Giannis Antetokounmpo’s fuel pile for next season: ‘I’m tired of the disrespect’

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With his Milwaukee Bucks at home for the second round of the playoffs and absent from the NBA's -defensive teams, Giannis Antetokounmpo has a message.

He is “tired of disrespect.”

His words were delivered via Twitter on Tuesday with a photo of his glowing self in Bucks Green attached with a vow: “I'm coming.”

That's it. There is no context. No quotes. No link to critical story. No explanation of or what he is coming for. While the specific target of the message is left open to interpretation, the broad strokes are clear.

Antetokounmpo is stocking up on motivational fuel.

Take, for example, Tuesday's announcement of the NBA's all-defensive teams, which included big men Jaren Jackson Jr., Evan Mobley, Bam Adebayo, Draymond Green and Bucks teammate Brook Lopez. But no Antetokounmpo, the former Defensive Player of the Year and five-time All-Defensive Team member.

Giannis Antetokounmpo had another message for his critics after being left off the NBA's All-Defensive Teams. (Christopher Creveling / Reuters)

Antetokounmpo – in the prime of his career and coming off an MVP finalist season – remains an elite NBA defender. But his absence from the NBA's All-Defensive Teams was inconspicuous. While he was the anchor for the Bucks unit Led the NBA in defensive ratingHe also averaged career lows in both blocks (0.8) and steals (0.8) per game.

Meanwhile, López led the league in total blocks, and voters named him and point guard Junior Holliday to the All-Defensive teams, acknowledging Milwaukee's defensive dominance. He found that other big guys around the league are more qualified than Antetokounmpo, a potential perceived slight, but not a real one.

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Tuesday's first post season award was not a snub that could stoke Antetokounmpo's fire. While he was hailed as an MVP finalist, Antetokounmpo was largely an afterthought in a conversation centered around Joel Embiid and Nikola Jokic. In the end, Antetokounmpo (12 first-place votes) finished third behind Embiid, who earned his first MVP with 73 first-place votes.

But perhaps more than anything, the reaction to Milwaukee's first-round playoff exit has made Antetokounmpo feel like the target of disrespect. Immediately after Milwaukee's first-round exit by the Heat, reporter Eric Nehm asked Antetokounmpo if he viewed the season as a failure. Antetokounmpo took the question personally.

“It's not a failure,” Antetokounmpo said. “It's steps to success. There are always steps to it. Michael Jordan played 15 years, won six championships, another nine years [were] a failure? That's what you're saying to me. ,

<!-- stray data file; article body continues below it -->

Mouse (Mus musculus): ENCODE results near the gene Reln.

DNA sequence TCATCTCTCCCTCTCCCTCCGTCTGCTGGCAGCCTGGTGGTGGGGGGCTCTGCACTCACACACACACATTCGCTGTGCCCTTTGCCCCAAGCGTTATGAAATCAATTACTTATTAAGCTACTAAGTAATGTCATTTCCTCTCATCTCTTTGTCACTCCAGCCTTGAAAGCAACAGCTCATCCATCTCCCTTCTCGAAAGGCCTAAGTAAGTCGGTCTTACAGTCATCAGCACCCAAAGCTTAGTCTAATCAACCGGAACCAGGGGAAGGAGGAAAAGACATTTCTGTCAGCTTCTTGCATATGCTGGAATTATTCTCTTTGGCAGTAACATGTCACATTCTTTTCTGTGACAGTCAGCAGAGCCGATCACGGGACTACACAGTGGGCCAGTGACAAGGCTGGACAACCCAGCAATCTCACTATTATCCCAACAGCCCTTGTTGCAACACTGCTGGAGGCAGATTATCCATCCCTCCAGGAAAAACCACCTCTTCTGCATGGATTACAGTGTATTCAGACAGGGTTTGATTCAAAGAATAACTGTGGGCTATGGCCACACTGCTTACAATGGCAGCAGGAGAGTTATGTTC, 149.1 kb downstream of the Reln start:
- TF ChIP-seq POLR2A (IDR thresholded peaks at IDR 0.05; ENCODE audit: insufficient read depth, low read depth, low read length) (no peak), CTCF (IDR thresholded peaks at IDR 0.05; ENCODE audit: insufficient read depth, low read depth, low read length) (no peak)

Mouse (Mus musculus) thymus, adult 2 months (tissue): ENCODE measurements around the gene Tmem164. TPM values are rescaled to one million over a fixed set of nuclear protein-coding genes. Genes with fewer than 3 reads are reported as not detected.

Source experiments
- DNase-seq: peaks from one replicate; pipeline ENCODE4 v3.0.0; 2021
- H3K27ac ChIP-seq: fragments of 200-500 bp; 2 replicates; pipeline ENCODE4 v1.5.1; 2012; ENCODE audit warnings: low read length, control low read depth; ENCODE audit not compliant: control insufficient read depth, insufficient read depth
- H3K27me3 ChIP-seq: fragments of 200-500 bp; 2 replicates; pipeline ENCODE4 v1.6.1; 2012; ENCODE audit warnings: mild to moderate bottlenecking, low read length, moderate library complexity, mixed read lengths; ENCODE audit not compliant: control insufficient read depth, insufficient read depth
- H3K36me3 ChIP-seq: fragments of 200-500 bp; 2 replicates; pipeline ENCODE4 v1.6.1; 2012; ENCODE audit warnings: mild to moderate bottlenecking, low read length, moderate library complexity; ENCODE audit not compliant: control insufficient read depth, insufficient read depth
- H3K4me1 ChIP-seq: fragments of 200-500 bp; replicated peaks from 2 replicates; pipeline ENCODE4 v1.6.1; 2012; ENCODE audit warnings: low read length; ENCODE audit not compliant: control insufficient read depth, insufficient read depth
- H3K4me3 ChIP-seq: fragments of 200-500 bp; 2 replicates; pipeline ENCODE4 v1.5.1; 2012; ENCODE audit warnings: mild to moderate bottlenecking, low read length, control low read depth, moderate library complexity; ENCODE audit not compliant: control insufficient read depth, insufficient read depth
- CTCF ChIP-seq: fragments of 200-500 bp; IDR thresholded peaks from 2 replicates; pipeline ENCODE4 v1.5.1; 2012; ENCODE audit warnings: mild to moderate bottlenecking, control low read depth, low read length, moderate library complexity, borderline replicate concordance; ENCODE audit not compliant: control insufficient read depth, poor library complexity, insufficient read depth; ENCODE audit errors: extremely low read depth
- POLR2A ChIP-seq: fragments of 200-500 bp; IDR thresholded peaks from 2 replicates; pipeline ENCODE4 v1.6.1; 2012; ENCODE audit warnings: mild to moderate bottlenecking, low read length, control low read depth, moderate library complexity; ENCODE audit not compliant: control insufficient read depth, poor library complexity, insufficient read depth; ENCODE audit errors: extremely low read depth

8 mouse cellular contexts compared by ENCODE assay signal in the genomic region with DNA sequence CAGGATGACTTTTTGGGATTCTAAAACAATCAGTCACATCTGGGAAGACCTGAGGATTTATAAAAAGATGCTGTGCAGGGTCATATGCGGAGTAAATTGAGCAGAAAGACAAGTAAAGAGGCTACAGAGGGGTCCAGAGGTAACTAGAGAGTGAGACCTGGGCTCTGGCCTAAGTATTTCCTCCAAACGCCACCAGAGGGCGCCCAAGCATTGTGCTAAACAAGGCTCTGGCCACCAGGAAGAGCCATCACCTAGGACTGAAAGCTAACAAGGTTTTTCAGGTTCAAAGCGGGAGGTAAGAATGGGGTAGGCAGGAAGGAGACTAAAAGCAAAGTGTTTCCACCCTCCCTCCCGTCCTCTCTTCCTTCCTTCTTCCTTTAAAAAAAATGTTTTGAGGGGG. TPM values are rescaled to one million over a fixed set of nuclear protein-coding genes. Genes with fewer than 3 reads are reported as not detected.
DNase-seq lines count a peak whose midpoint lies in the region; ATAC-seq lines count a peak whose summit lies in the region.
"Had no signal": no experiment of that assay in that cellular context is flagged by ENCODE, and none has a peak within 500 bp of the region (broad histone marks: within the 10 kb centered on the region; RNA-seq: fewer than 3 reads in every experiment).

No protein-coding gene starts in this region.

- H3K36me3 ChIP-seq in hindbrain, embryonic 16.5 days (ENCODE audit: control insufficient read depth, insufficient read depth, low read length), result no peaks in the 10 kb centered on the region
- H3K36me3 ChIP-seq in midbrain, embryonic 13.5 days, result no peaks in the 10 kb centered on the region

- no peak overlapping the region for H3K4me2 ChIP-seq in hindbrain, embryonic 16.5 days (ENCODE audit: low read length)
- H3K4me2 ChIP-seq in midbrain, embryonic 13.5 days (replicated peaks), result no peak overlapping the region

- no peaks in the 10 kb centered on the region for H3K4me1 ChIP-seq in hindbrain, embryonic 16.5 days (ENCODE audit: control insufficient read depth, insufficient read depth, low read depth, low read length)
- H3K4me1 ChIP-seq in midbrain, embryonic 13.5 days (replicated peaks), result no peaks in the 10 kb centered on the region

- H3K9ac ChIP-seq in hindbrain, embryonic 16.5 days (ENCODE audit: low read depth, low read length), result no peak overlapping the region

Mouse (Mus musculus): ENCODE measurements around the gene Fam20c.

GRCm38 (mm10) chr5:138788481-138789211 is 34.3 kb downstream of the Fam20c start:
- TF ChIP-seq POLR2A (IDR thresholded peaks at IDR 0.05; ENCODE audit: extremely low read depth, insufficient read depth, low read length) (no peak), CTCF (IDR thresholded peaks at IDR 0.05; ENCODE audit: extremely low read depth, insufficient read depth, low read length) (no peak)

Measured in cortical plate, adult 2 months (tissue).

“Why are you asking me this question? This is the wrong question. There is no failure in sports. There are good days, there are bad days. Some days you are able to succeed. Some days you are not. Some days it is your turn. . Some days it's not your turn. And that's the game. You don't always win. Sometimes other people win. And this year someone else is going to win. Simple as that. We'll come back next year and try to be better do.

Is it fair to classify Milwaukee's season as a failure? The Bucks posted the league's best regular season record, then lost in the first round of the playoffs to the eighth-seeded Miami Heat, while managing one win in the best-of-seven series. In terms of assessing victory and defeat in professional sports, the result was clearly and absolutely a failure. Bucks management agreed and fired head coach Mike Budenholzer after his five seasons on the job.

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Antetokounmpo instead focused on the concept of failure and looked for the bigger picture. He is a two-time MVP. He's an NBA champion. he is $335 million in claims and future income secured Not including approval. He has a family with two young boys that he was proud to take to the zoo on Sunday. And that's just him.

All of his Bucks teammates, along with every player in the league, are among the best who have reached the pinnacle of their chosen profession. In those terms, to portray the Bucks – or any NBA athlete – as a failure is absurd. The mere suggestion is more fuel for Antetokounmpo.

He has been in a similar situation before. Just two seasons ago, he was a two-time MVP who failed to advance to the NBA Finals, let alone secure an NBA championship. The questions were thundering. Could he lead the Bucks to a title, or was he destined to end his career as one of the greats to retire without a ring? He answered them emphatically with the greatest Finals effort of all-time to lead the Bucks from the Phoenix to the championship.

Now, two seasons removed, the Bucks are again facing questions – some of them valid. But the game's best players and biggest winners have fueled up every chance they get. And Antetokounmpo's stacking ups light up whenever and wherever he finds them.